The video captures the active second stage of labour as the mother expels the fetus. The technique, called cinematic MRI, takes repeated images of the same slice of the body before joining them up to create an ultra-detailed video.
One of the most crazy making yet widespread and potentially dangerous notions is:
“Oh, that behavior is genetic.”
Now what does that mean?
It means all sorts of subtle stuff if you know modern biology, but for most people out there what it winds up meaning is: a deterministic view of life, one rooted in biology and genetics.
Genes equal things that can’t be changed. Genes equal things that are inevitable and that you might as well not waste resources trying to fix, might as well not put societal energies into trying to improve because it’s inevitable and it’s unchangeable. And that is sheer nonsense.
It is widely thought that conditions like ADHD are genetically programmed, conditions like schizophrenia are genetically programmed. The truth is the opposite. Nothing is genetically programmed.
There are very rare diseases, a small handful, extremely sparsely represented in the population, that are truly genetically determined. Most complex conditions might have a predisposition that has a genetic component, but a predisposition is not the same as a predetermination.
The whole search for the source of diseases in the genome was doomed to failure before anybody even thought of it, because most diseases are not genetically predetermined. Heart disease, cancer, strokes, rheumatoid conditions, addictions — none of them are genetically determined. For example, let’s take a look at breast cancer — out of 100 women with breast cancer, only 7 women will carry the breast cancer genes, 93 do not. And out of 100 women who do have the genes not all of them will get cancer. So..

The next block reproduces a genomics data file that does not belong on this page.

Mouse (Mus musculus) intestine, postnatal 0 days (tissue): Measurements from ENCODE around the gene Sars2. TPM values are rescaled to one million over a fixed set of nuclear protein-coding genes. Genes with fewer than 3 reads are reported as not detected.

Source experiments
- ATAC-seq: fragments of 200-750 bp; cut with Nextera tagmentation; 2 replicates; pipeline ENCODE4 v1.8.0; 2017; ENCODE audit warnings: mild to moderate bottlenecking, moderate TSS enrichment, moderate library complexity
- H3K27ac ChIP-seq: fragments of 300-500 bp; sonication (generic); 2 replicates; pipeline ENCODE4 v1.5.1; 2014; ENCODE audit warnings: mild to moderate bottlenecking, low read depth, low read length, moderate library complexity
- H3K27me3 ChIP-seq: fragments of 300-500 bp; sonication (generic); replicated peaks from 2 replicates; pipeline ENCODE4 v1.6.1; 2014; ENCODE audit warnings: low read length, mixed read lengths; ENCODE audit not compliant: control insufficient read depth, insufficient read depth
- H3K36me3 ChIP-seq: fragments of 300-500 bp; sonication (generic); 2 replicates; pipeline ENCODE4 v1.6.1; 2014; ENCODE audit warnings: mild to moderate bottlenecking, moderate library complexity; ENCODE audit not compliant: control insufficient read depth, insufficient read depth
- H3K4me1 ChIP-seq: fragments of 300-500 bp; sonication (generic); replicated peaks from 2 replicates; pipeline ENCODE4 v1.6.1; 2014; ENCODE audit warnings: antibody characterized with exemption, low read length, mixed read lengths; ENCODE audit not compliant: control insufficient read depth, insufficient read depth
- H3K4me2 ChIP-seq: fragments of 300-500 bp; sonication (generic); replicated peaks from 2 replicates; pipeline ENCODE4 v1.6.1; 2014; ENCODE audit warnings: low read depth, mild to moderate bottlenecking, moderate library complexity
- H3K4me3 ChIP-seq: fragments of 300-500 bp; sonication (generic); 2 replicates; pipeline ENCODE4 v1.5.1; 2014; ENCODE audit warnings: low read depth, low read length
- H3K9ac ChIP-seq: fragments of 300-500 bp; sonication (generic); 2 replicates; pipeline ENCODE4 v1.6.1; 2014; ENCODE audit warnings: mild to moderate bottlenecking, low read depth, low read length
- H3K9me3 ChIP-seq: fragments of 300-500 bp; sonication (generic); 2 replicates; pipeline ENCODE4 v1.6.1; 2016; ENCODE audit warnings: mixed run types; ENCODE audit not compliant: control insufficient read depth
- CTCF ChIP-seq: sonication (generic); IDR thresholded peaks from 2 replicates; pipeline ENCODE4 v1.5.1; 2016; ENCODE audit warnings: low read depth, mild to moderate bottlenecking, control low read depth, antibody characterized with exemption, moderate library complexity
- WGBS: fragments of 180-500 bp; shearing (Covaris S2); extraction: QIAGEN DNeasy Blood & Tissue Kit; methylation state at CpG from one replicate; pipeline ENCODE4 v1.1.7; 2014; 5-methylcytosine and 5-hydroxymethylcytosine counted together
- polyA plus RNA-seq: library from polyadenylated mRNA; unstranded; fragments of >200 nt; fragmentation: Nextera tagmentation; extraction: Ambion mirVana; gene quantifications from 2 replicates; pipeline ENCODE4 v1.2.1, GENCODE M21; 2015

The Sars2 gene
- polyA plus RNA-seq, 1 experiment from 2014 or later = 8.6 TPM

LSD and ketamine, two powerful hallucinogens, are also potential cures for depression, OCD, and anxiety. Two studies published in Science and Nature, confirm that hallucinogenic drugs stimulate healthy brain activity, even promoting the growth of neurons.
Ketamine and Depression
The study in Science, focused entirely on the drug ketamine. Used frequently as an animal sedative, ketamine can also be used to sedate humans and is also taken recreationally because of its hallucinogenic and euphoric effects. Molecular psychiatrist Nanxin Li and colleagues dosed rats with modest amounts of ketamine, and observed that the drug boosted signaling between neurons in the brain, and even led to healthy growth of synapses. (Chronic depression can be linked to inhibited synaptic growth.) Ultimately, they concluded that ketamine might be useful in treating depression because it increases brain activity instantly - so there is no need to wait weeks or months for the drug to take effect.
Dopamine: A naturally occurring chemical in the brain that transmits nerve impulses, AKA a neurotransmitter — it is associated with movement, attention, learning, and the brain’s pleasure and reward system.
For all of the mind-boggling achievements of modern medicine, only one — one! — disease has ever been completely eradicated: smallpox.
But now guinea worm — the preventable disease that forces people to live with worms up to three-feet long inside them — is teetering on the brink of joining that very, very short list of diseases that disappear, never to return again.